If you’ve ever listened to any Stooges or Radio Birdman records, you’ll be familiar with the idea of the O-Mind. The concept came from a lyric in the Stooges’ Down In The Street: “floatin’ around on a real O-Mind”. In the literal sense, it meant the whacked-out bliss of a drug stupor. But musically, it meant something else: a state of transcendence where all earthly concerns fall away and you’re left focused on the only thing that matters, which is Right Now, the moment you’re in.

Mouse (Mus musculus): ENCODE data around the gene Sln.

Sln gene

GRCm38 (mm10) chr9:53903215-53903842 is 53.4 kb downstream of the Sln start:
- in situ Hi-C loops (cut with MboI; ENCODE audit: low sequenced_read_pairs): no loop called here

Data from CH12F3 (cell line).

I’ve never seen it referred to as a kind of orgasm, but the effect is similar.
For the Stooges, the O-Mind was the musical holy grail. They were bent, as American critic Ann Powers once memorably put it, on touching rock’s molten core, and they did it again and again – on Down On The Street, on I Wanna Be Your Dog … Hell, the entire first two Stooges albums constitute a trip into the deepest recesses of the O-Mind. For the Stooges, pharmaceutical and personal psychosis was the inevitable result.